By Robbie Broughton
Markus Stitz has just returned from a year long trip cycling around the world. In this age of bike tourers you might think that’s very commendable but not unusual, until you find out that Markus completed the whole adventure on a single speed bike. What was it that made this 37 year old German who resettled in Edinburgh want to cycle 34,000 miles in nearly 12 months without any gears?
“I just love the simplicity of it…it’s just a chain and some brakes. I last rode a bike with gears in 2010. When I spoke to the guys at Ison (bike distributors) about what bike to take they said, ‘Well, you’ve been riding single speed for so long you obviously have the legs for it.’ It was a five minute decision and I just bought this single speed bike online and that was it.”
Someone with this ambition must have the athletic constitution of an Olympian, but Markus claims that his worst subject at school was sport. “I was possibly the most unsporty child.” He worked as a DJ and led the unhealthy lifestyle that goes with that until he decided to do something about it. He started running for a year or so, then got bored of that. When he went to university he bought a mountain bike to get around and became instantly hooked.
A stint living and working in New Zealand in marketing gave him the opportunity to explore trails and the beautiful landscape that had him planning longer and longer trips. Then on his return to the UK in 2006 he rode the west Highland Way which was tough but set a spark alight in him.
Markus handed in his notice at work in March of 2015 which gave him about four months to plan his trip. The bike he got was a Surly mountain bike with Schwalbe tyres and a 32/18 ratio to allow him to get up as many hills as possible, although this would mean a high cadence on any flat roads. He took the absolute minimum of equipment with him – even so the weight of his bike, fully loaded, came in at 33kg.
He started in Western Europe winding his way through the Pyrenees and into Barcelona. He crossed Iceland to experience the Aurora Borealis, then the United States from New York to California before flying to his beloved New Zealand to ride the Aotearoa route. Then came Australia and South East Asia before cycling across Iran, up to Turkey and back into Europe again.
The toughest parts of his trip were overcoming the mental difficulties presented by the pan flat roads of Kansas. “You look at a water tower and you realise you still have another 3 hours to get there.” Then there was the stretch between Adelaide and Perth with heavy winds, total isolation and the feeling that there’s absolutely nothing, “not even a kangaroo,” for 250km stretches. The off road tracks in New Zealand were physically tougher, but the beauty of the landscape and the exciting riding kept him going.
He also had his fair share of adventure like the time when he was camping in a quarry in Iran surrounded by wild wolves. In New Zealand he had to traverse a tricky mountain track under the pressure of knowing that he had to get to the Wanganui river in time to meet the speed boat that was to take him out of the remote area. He made it with two minutes to spare!
Like his simple bike, Markus loved the simple lifestyle of being on the road. Initially he struggled with the isolation but after a couple of months enjoyed the simple decisions of where to stop for lunch, and where his destination would be at the end of the day. Then it was just a matter of pedalling from A to B. But if the trip has taught him one thing about his life it’s that, “I’m an utterly social person.” The long stints on his own were easy to cope with as long as he knew there was going to be some human contact within a couple of days.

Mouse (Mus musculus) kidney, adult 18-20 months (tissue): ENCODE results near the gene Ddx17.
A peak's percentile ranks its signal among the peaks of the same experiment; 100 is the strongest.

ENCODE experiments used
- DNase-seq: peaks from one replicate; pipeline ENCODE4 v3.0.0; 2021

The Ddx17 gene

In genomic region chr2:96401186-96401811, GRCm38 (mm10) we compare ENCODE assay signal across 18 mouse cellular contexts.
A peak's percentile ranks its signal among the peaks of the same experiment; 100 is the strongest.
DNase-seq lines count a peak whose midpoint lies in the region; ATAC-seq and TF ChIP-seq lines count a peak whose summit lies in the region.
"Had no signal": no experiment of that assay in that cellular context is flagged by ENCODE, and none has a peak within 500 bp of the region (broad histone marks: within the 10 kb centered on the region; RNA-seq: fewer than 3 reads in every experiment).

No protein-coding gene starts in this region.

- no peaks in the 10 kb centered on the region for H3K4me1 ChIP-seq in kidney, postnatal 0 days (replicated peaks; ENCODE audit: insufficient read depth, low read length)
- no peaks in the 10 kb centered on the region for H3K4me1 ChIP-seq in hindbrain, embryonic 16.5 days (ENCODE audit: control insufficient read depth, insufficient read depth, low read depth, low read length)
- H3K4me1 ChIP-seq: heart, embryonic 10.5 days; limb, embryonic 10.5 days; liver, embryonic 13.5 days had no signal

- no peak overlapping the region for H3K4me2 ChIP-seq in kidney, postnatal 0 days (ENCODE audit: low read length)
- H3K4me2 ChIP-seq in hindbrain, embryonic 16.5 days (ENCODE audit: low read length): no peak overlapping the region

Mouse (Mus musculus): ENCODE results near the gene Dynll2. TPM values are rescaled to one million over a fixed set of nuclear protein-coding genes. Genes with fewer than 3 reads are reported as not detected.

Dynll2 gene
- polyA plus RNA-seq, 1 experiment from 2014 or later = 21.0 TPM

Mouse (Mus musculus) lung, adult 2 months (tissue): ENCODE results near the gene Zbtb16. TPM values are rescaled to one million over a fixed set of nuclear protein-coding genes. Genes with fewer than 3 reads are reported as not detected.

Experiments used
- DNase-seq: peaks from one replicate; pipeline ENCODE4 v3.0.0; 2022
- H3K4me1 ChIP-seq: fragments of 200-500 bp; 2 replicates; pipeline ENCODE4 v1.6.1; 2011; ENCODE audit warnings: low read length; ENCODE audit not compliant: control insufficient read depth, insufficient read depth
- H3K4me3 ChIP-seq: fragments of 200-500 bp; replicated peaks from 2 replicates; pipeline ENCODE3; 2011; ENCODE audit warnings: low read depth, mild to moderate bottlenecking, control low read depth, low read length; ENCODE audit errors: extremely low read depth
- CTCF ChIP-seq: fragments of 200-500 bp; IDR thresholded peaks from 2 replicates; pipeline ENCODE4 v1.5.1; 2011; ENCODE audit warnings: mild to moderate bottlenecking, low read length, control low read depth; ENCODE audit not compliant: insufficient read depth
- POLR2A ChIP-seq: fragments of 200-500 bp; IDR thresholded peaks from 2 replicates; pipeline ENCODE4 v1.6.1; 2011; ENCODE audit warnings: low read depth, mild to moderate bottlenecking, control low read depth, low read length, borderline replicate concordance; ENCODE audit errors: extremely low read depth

He loved the fact that he was doing this for himself, was responsible for his own decisions and had to bear the brunt of them himself if they turned out to be the wrong ones. As a result he has developed a chilled philosophy on life. “If you have a bad day just go to bed, wake up in the morning and you can make a difference the next day.” What’s the point of getting angry over a puncture in the middle of the Australian dessert. Just get on with it and fix it.
Sadly for Markus he suffered personal loss while away on the trip when he learnt of his father’s death. He returned to Germany for a month to be with family but takes solace in the fact that the last time he saw his dad he had been in good spirits and they’d left on good terms. It’s a lesson he carries with him in his everyday life – to try to resolve differences in his personal or professional life because you never know what might happen.
The whole experience was life affirming and has left Markus with an optimistic and positive view of human nature. The abiding memory he takes away with him is, “the people other than anything else, how nice and helpful people can be in a totally unconditional way, something we’ve lost a bit in our western society.”
The hardest part has been coming back and trying to live with the complexity of everyday life in our modern world. But Markus has a great tool kit for dealing with these frustrations picked up on his travels – a philosophical outlook on life. He intends to go to back to work now but vows to be back on the road again in the not too distant future although on shorter trips. He also plans to write a book and make a documentary from the many hours of Go-pro footage he has from his travels. We can’t wait to see that!